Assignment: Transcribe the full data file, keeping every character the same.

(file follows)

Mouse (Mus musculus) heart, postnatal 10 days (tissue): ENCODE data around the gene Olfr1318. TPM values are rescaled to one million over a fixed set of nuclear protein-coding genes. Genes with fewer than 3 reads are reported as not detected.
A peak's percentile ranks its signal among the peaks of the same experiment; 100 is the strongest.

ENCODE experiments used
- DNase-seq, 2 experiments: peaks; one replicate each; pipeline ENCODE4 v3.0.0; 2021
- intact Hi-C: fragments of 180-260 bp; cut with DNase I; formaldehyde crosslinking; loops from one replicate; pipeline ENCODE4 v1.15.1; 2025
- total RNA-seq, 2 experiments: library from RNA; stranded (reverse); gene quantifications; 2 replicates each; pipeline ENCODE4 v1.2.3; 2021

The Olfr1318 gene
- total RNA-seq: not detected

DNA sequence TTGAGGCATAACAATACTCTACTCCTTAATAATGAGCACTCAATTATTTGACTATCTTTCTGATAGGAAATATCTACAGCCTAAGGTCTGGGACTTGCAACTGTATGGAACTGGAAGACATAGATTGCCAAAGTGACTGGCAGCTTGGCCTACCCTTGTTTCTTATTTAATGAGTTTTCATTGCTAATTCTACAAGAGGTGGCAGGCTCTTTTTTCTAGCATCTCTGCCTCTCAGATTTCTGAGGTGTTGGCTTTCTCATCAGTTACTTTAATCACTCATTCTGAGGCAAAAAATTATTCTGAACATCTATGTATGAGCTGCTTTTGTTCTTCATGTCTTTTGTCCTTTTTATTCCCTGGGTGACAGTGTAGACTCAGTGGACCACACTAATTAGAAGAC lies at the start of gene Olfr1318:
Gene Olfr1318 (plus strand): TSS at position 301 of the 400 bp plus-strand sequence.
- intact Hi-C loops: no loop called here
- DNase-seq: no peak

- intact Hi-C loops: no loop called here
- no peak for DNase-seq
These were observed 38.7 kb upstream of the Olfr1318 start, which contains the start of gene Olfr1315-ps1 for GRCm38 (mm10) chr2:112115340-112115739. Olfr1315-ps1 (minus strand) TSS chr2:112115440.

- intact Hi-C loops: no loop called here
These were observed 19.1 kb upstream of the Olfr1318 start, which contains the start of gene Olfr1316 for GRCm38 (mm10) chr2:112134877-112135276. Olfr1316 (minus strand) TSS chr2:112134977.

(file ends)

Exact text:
Mouse (Mus musculus) heart, postnatal 10 days (tissue): ENCODE data around the gene Olfr1318. TPM values are rescaled to one million over a fixed set of nuclear protein-coding genes. Genes with fewer than 3 reads are reported as not detected.
A peak's percentile ranks its signal among the peaks of the same experiment; 100 is the strongest.

ENCODE experiments used
- DNase-seq, 2 experiments: peaks; one replicate each; pipeline ENCODE4 v3.0.0; 2021
- intact Hi-C: fragments of 180-260 bp; cut with DNase I; formaldehyde crosslinking; loops from one replicate; pipeline ENCODE4 v1.15.1; 2025
- total RNA-seq, 2 experiments: library from RNA; stranded (reverse); gene quantifications; 2 replicates each; pipeline ENCODE4 v1.2.3; 2021

The Olfr1318 gene
- total RNA-seq: not detected

DNA sequence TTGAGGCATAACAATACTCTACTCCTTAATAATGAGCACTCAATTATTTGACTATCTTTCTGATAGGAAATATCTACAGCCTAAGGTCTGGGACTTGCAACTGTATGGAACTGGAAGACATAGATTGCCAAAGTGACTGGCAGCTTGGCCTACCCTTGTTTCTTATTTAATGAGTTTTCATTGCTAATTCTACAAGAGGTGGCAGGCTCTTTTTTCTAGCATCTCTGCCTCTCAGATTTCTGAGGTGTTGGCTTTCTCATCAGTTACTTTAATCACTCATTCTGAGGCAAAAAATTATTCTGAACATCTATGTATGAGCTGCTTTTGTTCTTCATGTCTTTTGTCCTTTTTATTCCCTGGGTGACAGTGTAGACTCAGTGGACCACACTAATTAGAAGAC lies at the start of gene Olfr1318:
Gene Olfr1318 (plus strand): TSS at position 301 of the 400 bp plus-strand sequence.
- intact Hi-C loops: no loop called here
- DNase-seq: no peak

- intact Hi-C loops: no loop called here
- no peak for DNase-seq
These were observed 38.7 kb upstream of the Olfr1318 start, which contains the start of gene Olfr1315-ps1 for GRCm38 (mm10) chr2:112115340-112115739. Olfr1315-ps1 (minus strand) TSS chr2:112115440.

- intact Hi-C loops: no loop called here
These were observed 19.1 kb upstream of the Olfr1318 start, which contains the start of gene Olfr1316 for GRCm38 (mm10) chr2:112134877-112135276. Olfr1316 (minus strand) TSS chr2:112134977.